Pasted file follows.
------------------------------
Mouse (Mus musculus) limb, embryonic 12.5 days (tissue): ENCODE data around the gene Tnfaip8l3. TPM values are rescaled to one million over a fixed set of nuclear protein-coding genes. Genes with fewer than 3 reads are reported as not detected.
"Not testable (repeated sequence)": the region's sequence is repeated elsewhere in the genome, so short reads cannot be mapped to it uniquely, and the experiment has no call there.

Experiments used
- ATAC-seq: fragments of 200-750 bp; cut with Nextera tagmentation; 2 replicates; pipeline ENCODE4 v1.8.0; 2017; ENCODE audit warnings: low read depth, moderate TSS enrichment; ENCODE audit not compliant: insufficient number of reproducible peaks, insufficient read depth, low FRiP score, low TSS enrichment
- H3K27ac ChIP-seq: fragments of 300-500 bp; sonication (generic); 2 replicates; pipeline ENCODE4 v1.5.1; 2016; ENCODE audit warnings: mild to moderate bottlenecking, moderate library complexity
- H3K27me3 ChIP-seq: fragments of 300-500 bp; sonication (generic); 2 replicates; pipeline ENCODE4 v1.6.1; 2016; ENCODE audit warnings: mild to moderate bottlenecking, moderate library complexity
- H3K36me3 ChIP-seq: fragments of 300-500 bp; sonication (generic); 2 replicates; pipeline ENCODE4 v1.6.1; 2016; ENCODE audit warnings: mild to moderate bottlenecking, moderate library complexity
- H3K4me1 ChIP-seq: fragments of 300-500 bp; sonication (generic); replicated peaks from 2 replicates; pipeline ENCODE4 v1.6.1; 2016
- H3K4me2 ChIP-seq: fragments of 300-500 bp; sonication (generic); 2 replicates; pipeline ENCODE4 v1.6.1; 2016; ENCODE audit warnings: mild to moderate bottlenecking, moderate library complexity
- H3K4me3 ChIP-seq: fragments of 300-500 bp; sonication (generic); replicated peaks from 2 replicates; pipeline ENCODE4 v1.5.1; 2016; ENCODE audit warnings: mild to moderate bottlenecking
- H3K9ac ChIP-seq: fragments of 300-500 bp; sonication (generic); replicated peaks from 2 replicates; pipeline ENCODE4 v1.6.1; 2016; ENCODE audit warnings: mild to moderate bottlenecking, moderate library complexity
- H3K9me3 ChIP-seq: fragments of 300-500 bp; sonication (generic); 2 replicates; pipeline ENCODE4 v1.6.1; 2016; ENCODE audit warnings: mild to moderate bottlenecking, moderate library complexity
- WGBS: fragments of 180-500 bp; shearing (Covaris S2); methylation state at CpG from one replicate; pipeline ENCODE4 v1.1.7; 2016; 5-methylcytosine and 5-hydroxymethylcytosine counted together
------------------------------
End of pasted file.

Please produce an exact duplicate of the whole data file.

Mouse (Mus musculus) limb, embryonic 12.5 days (tissue): ENCODE data around the gene Tnfaip8l3. TPM values are rescaled to one million over a fixed set of nuclear protein-coding genes. Genes with fewer than 3 reads are reported as not detected.
"Not testable (repeated sequence)": the region's sequence is repeated elsewhere in the genome, so short reads cannot be mapped to it uniquely, and the experiment has no call there.

Experiments used
- ATAC-seq: fragments of 200-750 bp; cut with Nextera tagmentation; 2 replicates; pipeline ENCODE4 v1.8.0; 2017; ENCODE audit warnings: low read depth, moderate TSS enrichment; ENCODE audit not compliant: insufficient number of reproducible peaks, insufficient read depth, low FRiP score, low TSS enrichment
- H3K27ac ChIP-seq: fragments of 300-500 bp; sonication (generic); 2 replicates; pipeline ENCODE4 v1.5.1; 2016; ENCODE audit warnings: mild to moderate bottlenecking, moderate library complexity
- H3K27me3 ChIP-seq: fragments of 300-500 bp; sonication (generic); 2 replicates; pipeline ENCODE4 v1.6.1; 2016; ENCODE audit warnings: mild to moderate bottlenecking, moderate library complexity
- H3K36me3 ChIP-seq: fragments of 300-500 bp; sonication (generic); 2 replicates; pipeline ENCODE4 v1.6.1; 2016; ENCODE audit warnings: mild to moderate bottlenecking, moderate library complexity
- H3K4me1 ChIP-seq: fragments of 300-500 bp; sonication (generic); replicated peaks from 2 replicates; pipeline ENCODE4 v1.6.1; 2016
- H3K4me2 ChIP-seq: fragments of 300-500 bp; sonication (generic); 2 replicates; pipeline ENCODE4 v1.6.1; 2016; ENCODE audit warnings: mild to moderate bottlenecking, moderate library complexity
- H3K4me3 ChIP-seq: fragments of 300-500 bp; sonication (generic); replicated peaks from 2 replicates; pipeline ENCODE4 v1.5.1; 2016; ENCODE audit warnings: mild to moderate bottlenecking
- H3K9ac ChIP-seq: fragments of 300-500 bp; sonication (generic); replicated peaks from 2 replicates; pipeline ENCODE4 v1.6.1; 2016; ENCODE audit warnings: mild to moderate bottlenecking, moderate library complexity
- H3K9me3 ChIP-seq: fragments of 300-500 bp; sonication (generic); 2 replicates; pipeline ENCODE4 v1.6.1; 2016; ENCODE audit warnings: mild to moderate bottlenecking, moderate library complexity
- WGBS: fragments of 180-500 bp; shearing (Covaris S2); methylation state at CpG from one replicate; pipeline ENCODE4 v1.1.7; 2016; 5-methylcytosine and 5-hydroxymethylcytosine counted together